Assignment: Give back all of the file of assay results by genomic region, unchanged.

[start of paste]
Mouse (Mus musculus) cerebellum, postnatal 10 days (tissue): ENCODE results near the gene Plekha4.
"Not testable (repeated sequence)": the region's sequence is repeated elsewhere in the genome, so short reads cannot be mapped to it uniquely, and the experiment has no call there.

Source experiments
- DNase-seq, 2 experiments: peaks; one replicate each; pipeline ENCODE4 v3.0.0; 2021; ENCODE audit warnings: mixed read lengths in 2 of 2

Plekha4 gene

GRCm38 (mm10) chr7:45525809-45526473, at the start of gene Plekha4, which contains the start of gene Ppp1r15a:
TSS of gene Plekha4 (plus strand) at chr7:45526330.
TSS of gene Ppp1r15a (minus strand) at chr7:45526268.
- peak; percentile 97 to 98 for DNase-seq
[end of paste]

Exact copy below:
Mouse (Mus musculus) cerebellum, postnatal 10 days (tissue): ENCODE results near the gene Plekha4.
"Not testable (repeated sequence)": the region's sequence is repeated elsewhere in the genome, so short reads cannot be mapped to it uniquely, and the experiment has no call there.

Source experiments
- DNase-seq, 2 experiments: peaks; one replicate each; pipeline ENCODE4 v3.0.0; 2021; ENCODE audit warnings: mixed read lengths in 2 of 2

Plekha4 gene

GRCm38 (mm10) chr7:45525809-45526473, at the start of gene Plekha4, which contains the start of gene Ppp1r15a:
TSS of gene Plekha4 (plus strand) at chr7:45526330.
TSS of gene Ppp1r15a (minus strand) at chr7:45526268.
- peak; percentile 97 to 98 for DNase-seq